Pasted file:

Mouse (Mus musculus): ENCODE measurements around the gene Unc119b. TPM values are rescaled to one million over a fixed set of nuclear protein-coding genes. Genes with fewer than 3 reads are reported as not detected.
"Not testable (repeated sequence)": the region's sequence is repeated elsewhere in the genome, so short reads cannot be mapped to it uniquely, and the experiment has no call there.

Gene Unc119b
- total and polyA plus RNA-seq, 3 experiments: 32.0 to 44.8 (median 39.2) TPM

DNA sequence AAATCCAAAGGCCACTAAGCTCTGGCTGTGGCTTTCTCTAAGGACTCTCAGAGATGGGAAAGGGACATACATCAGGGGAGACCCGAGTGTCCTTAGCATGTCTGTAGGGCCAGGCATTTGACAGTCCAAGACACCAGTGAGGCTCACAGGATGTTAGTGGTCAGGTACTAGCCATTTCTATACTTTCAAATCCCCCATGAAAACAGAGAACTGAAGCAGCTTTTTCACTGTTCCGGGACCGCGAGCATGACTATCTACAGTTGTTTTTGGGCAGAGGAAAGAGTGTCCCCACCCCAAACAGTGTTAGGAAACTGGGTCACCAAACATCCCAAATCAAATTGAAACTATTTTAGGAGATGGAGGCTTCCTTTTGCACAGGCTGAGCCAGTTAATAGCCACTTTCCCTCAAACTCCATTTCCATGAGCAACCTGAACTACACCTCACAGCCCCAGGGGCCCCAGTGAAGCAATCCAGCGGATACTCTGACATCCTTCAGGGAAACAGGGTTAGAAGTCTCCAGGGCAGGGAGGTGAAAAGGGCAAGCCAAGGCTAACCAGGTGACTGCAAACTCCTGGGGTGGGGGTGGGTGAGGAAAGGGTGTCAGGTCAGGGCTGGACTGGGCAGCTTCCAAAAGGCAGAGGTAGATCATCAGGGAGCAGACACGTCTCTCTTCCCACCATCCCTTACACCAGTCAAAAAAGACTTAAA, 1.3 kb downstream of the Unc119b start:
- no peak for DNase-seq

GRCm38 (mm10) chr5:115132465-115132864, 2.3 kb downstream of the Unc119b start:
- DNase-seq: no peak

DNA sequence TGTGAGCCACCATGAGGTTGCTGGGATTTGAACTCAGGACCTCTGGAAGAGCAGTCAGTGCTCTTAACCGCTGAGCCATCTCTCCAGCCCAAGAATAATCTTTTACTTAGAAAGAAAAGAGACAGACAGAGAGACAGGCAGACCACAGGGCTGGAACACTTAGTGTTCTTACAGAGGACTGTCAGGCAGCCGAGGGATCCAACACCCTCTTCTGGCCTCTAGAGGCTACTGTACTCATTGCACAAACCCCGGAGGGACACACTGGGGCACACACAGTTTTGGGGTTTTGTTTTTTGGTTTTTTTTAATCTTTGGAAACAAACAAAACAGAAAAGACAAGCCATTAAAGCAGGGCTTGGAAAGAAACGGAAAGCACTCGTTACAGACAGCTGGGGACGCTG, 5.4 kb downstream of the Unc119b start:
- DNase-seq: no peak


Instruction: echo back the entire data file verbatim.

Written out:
Mouse (Mus musculus): ENCODE measurements around the gene Unc119b. TPM values are rescaled to one million over a fixed set of nuclear protein-coding genes. Genes with fewer than 3 reads are reported as not detected.
"Not testable (repeated sequence)": the region's sequence is repeated elsewhere in the genome, so short reads cannot be mapped to it uniquely, and the experiment has no call there.

Gene Unc119b
- total and polyA plus RNA-seq, 3 experiments: 32.0 to 44.8 (median 39.2) TPM

DNA sequence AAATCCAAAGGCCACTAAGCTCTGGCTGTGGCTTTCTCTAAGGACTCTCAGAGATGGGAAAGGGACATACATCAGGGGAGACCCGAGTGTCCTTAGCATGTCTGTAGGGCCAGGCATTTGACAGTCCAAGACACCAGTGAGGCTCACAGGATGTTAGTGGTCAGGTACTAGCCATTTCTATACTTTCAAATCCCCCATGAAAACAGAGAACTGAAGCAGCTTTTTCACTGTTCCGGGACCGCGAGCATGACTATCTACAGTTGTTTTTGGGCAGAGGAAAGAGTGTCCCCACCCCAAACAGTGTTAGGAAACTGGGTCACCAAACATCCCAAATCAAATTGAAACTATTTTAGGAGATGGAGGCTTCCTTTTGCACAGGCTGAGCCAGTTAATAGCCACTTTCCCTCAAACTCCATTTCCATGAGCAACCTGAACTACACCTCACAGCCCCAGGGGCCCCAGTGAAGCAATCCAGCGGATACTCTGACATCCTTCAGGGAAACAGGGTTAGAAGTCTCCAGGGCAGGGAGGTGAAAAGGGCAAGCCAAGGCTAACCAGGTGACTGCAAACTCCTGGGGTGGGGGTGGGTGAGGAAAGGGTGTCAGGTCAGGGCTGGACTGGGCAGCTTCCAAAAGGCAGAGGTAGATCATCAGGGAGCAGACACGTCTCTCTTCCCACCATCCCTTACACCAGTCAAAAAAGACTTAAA, 1.3 kb downstream of the Unc119b start:
- no peak for DNase-seq

GRCm38 (mm10) chr5:115132465-115132864, 2.3 kb downstream of the Unc119b start:
- DNase-seq: no peak

DNA sequence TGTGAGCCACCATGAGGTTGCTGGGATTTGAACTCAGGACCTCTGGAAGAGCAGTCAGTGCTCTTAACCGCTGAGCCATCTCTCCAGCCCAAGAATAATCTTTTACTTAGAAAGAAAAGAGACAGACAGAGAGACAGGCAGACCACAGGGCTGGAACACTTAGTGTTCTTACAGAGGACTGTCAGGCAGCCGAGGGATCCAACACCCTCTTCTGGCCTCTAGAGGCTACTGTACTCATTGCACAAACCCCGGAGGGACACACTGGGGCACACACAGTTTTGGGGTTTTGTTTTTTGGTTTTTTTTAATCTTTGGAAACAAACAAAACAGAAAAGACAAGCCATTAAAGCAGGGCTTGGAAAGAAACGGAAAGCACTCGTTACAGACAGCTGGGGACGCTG, 5.4 kb downstream of the Unc119b start:
- DNase-seq: no peak